Earning Badges

When two young girls entered the Visitor Center recently sporting vests laden with Junior Ranger badges from National Parks, I assumed they had worked hard to earn those badges. But after an earlier encounter with a 14-year-old boy trying to earn a Junior Blue Goose Ranger patch from the National Elk Refuge, I didn’t know how I could be sure.

The Majority

The vast majority of youngsters who present us with their finished Junior Blue Goose Ranger booklet have spent much time and effort in locating answers to the questions, searching their own feelings about wildlife, and drawing simple pictures of habitats. Even though the work can generally be identified as created by the child, their parents undoubtedly helped, and that’s good. It’s a project that can draw the family together and instill a feeling of accomplishment. And it gives us great pleasure to witness their success, as long as the parents haven’t done the work themselves just so their child can sport another award, as has happened on occasion.

The Junior Blue Goose Ranger patch requires about 45 minutes of work searching the Visitor Center for answers to questions in the activity booklet. When the 14-year-old boy returned in less than 15 minutes and handed me his booklet to check, I was amazed that he had finished so quickly until I opened the booklet.

Sloppy Work

If I had been his teacher, I would probably have returned the work to him to re-write in a form that was legible. For most of his answers, I had to ask him to translate his scribbles so I knew what he had written. And because a good portion of the answers were wrong, I had to ask him to read the question and see where he had made his mistake.

“It looks like you’ve rushed through this,” I told him. “Maybe you should do it again.” But since he was not interested in that idea, we struggled through it. Later, when his parents appeared, I told them that he had probably rushed through the project and may not have absorbed much of its meaning. They smiled as if it didn’t matter and beamed at the patch that I had reluctantly awarded their son.

What he Learned

It’s not that the boy didn’t learn anything with this activity. He learned to cut corners, he learned to disrespect himself and his parents, and he learned that trophies can be easily obtained. More than likely the patch he was given will become meaningless to him.

No Feeling of Accomplishment

“The kids really hate it when they do sloppy work,” said a Forest Service employee. “It’s not only that they don’t learn about the subject. It’s that they don’t get a feeling of accomplishment.”


It’s also a disservice to those who work hard on their own or with a little parental help to create a finished project that gives them insight in and understanding of the resource in which they are immersed. Parents who hold their children to a higher standard help them develop pride in their work.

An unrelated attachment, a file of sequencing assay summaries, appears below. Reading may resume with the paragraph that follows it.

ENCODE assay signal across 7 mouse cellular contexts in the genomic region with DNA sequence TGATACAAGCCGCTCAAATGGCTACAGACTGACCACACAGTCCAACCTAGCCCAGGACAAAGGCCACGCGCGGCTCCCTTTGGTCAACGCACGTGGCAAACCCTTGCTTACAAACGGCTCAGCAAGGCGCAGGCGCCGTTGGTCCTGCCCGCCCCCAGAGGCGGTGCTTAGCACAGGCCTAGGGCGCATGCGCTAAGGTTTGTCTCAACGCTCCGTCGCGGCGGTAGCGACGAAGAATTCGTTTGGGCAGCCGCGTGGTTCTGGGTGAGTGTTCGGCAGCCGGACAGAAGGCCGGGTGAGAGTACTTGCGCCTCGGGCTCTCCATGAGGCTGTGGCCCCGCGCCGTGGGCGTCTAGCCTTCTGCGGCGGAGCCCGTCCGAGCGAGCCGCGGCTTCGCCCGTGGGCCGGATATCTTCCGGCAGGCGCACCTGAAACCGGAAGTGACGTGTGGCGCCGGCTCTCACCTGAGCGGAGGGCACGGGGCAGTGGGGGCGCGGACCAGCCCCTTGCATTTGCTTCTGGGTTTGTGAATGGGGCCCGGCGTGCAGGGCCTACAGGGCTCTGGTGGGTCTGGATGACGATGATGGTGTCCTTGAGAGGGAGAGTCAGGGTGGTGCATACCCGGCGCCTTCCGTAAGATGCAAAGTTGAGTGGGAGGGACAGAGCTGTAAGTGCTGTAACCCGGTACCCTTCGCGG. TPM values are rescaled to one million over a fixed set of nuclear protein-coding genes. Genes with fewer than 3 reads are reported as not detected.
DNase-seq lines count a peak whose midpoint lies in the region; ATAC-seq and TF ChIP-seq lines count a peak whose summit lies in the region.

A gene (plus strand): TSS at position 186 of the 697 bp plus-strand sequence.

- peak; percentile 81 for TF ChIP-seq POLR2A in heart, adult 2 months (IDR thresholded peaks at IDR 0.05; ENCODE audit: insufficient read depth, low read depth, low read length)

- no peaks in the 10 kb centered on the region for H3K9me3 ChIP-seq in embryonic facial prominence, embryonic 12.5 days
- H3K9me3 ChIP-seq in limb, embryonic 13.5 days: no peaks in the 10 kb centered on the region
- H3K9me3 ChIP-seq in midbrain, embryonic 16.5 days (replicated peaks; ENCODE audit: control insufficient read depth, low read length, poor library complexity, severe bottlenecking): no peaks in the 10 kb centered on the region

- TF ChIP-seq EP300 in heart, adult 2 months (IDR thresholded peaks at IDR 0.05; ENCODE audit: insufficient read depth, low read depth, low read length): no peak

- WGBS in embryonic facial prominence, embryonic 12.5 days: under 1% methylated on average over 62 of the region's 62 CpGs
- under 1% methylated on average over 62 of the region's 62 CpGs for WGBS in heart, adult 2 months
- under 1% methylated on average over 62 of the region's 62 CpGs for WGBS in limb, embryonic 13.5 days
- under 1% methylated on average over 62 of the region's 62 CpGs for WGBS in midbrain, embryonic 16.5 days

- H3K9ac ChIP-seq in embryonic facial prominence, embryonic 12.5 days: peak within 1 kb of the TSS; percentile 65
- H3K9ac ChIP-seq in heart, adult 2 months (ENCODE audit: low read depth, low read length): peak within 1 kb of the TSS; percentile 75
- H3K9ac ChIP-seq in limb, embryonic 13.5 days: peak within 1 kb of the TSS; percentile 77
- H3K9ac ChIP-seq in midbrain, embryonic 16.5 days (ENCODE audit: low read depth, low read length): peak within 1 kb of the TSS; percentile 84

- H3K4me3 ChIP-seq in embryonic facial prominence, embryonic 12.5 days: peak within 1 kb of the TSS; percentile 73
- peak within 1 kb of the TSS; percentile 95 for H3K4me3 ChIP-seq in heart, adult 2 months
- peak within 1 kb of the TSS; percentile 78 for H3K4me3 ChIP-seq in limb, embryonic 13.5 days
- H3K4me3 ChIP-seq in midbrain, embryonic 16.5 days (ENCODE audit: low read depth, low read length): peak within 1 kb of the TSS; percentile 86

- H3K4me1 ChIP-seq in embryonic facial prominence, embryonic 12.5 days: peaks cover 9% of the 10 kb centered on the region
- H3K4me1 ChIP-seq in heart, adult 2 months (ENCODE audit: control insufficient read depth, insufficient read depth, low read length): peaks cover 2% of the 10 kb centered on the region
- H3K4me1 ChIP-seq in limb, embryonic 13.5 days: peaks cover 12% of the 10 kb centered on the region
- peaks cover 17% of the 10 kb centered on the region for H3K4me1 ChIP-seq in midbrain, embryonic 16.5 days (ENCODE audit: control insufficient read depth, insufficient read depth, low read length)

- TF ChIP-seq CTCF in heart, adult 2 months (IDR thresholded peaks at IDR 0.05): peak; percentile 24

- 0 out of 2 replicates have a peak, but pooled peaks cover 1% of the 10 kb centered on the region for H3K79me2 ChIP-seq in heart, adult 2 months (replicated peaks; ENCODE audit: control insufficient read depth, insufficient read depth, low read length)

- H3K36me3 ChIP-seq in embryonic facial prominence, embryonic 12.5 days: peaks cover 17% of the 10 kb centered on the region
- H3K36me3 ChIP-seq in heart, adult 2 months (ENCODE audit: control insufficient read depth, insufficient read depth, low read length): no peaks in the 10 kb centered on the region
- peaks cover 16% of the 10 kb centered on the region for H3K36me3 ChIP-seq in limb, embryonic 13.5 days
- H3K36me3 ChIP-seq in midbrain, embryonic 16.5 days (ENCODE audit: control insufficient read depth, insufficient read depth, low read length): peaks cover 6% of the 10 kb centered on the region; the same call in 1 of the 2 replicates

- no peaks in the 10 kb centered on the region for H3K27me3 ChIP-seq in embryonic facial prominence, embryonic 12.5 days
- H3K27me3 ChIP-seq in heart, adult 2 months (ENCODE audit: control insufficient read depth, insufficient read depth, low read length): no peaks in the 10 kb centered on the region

The two young girls who entered the visitor center with vests full of Junior Ranger badges may (or may not) have worked hard to earn them.  The few children who rush through the project with sloppy, hap-hazard efforts (and the parents who allow it) merely to acquire more badges are not only cheating themselves, but also those who have put forth much effort. It diminishes the meaning of the badge or patch and casts doubts on the accomplishments of others who actually earn their badges.

3 thoughts on “Earning Badges”

  1. Thanks for this article, Betty.

    Working in a museum and teaching classes puts me in contact with a lot of kids & parents. I find that kids (and their parents) today seem to believe that cutting corners, doing a sloppy job, trying to “hoodwink” people into thinking you have done the work, and covering up a shoddy job is the NORM.

    This, in my estimation, is simply a form of cheating…kids cheating themselves out of a learning experience, cheating themselves out of an honest work ethic, and cheating themselves out of successful life experiences. As for the parents? They are teaching their children that success (both personal and later on in the real world) is simply seeing how you can manipulate people, cheat yourself and others, cut corners, and deceive people with dishonesty and deception. Smiling about the badge your child received while knowing that they did not do the work nor do they deserve the reward is, in my opinion, shoddy parenting, as well…and borders on child abuse. Teaching your child that this is OK and not taking that situation and making it a “teachable moment” is tragic…these kids are being abused by not having the “tools” for success in life and the training to be honest human beings.

    Thanks for writing this and for sharing it….this is a real problem with our society and needs to be addressed.

    • Sue,

      Thanks for those great comments! We’ve long felt that much of the educational process has been diluted and Betty’s article further illustrates that feeling. Your expertise in the educational arena mirrors our feelings and we are disappointed in the direction that our experience at the encounter with the young man appears to be taking. We really appreciate your view of the problem!

  2. You are MOST welcome…I am just glad that Betty had the foresight and the vehicle to get this message out there…it is tragic.

    Keep up the good work and promoting good, accurate science…we need you both SO much and the jobs you do are VERY special.


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